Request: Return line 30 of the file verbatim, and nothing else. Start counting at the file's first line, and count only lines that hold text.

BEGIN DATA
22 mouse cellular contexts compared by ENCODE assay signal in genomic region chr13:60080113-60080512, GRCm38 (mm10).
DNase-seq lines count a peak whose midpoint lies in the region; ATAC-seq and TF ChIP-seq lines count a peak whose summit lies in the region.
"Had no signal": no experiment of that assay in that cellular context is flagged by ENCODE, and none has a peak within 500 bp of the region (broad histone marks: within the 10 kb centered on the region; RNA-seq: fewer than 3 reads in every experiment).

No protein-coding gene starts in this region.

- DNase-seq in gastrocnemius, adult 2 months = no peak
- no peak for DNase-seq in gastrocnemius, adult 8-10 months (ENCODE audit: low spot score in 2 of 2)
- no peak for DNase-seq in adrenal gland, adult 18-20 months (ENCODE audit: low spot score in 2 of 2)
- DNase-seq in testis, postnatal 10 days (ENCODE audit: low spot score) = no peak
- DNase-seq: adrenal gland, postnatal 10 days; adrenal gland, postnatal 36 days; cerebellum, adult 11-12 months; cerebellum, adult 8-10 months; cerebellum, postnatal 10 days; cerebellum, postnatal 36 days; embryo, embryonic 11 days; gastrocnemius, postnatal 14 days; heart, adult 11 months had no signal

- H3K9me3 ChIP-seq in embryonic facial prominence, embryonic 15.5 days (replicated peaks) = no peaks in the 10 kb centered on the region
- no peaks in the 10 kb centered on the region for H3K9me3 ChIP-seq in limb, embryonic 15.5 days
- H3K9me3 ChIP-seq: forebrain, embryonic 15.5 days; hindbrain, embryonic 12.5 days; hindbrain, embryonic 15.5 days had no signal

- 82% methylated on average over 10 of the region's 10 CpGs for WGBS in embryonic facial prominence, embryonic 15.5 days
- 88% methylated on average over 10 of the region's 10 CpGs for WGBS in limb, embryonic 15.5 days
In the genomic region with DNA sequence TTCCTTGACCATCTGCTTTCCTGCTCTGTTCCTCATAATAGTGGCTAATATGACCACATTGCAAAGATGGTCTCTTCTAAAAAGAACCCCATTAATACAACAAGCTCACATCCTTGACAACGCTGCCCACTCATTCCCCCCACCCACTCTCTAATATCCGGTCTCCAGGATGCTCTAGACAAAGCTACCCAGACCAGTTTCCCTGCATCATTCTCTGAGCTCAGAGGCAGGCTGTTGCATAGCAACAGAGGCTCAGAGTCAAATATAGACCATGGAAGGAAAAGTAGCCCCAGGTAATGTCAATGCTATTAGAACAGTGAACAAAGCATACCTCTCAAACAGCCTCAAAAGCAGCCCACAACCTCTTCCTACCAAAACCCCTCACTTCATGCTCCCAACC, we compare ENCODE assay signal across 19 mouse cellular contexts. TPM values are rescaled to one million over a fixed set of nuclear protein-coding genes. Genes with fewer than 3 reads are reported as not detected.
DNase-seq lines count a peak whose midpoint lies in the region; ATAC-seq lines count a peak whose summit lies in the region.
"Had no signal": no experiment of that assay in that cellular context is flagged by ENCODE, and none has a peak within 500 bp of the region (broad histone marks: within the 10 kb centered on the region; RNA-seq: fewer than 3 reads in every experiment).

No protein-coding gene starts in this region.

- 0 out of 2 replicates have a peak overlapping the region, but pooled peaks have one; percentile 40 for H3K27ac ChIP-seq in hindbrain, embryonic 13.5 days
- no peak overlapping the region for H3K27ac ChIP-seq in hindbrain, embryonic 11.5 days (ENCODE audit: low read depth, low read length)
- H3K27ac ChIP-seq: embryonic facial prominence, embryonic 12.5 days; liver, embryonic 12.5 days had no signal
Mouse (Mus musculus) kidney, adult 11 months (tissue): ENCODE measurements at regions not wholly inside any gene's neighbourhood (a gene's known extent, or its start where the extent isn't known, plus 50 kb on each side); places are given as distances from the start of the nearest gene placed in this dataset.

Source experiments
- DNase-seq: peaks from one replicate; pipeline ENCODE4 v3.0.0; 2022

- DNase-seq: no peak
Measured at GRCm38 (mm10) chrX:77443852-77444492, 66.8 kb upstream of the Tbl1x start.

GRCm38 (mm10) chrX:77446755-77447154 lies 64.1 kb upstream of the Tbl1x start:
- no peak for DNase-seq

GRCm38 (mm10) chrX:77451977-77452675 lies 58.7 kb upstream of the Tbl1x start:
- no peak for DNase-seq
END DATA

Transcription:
- no peak for DNase-seq